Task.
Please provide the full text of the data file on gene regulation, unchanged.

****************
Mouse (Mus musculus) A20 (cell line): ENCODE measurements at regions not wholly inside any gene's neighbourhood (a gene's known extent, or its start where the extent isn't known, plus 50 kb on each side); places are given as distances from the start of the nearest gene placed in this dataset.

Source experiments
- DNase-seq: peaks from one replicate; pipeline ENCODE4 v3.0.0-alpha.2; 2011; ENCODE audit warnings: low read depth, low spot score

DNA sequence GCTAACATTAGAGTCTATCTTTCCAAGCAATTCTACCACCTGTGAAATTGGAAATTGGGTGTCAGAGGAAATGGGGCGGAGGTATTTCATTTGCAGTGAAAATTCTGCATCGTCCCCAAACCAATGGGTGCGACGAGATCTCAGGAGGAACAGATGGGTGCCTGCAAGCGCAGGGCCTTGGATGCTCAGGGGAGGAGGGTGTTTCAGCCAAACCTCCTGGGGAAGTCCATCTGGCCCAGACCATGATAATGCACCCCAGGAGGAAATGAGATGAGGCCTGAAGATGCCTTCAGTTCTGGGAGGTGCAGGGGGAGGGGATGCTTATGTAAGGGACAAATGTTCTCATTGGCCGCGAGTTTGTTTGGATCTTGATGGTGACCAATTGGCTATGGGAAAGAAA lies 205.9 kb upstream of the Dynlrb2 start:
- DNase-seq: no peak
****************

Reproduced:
Mouse (Mus musculus) A20 (cell line): ENCODE measurements at regions not wholly inside any gene's neighbourhood (a gene's known extent, or its start where the extent isn't known, plus 50 kb on each side); places are given as distances from the start of the nearest gene placed in this dataset.

Source experiments
- DNase-seq: peaks from one replicate; pipeline ENCODE4 v3.0.0-alpha.2; 2011; ENCODE audit warnings: low read depth, low spot score

DNA sequence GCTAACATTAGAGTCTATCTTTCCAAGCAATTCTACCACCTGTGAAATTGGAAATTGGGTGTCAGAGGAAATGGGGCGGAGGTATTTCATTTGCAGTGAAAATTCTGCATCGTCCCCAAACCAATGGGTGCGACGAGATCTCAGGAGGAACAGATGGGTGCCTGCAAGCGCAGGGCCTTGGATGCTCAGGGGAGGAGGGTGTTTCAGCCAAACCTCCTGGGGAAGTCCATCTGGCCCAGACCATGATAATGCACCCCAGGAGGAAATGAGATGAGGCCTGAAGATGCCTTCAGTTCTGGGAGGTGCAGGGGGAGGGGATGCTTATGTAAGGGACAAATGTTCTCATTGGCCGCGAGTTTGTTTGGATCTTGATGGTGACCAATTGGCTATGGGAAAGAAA lies 205.9 kb upstream of the Dynlrb2 start:
- DNase-seq: no peak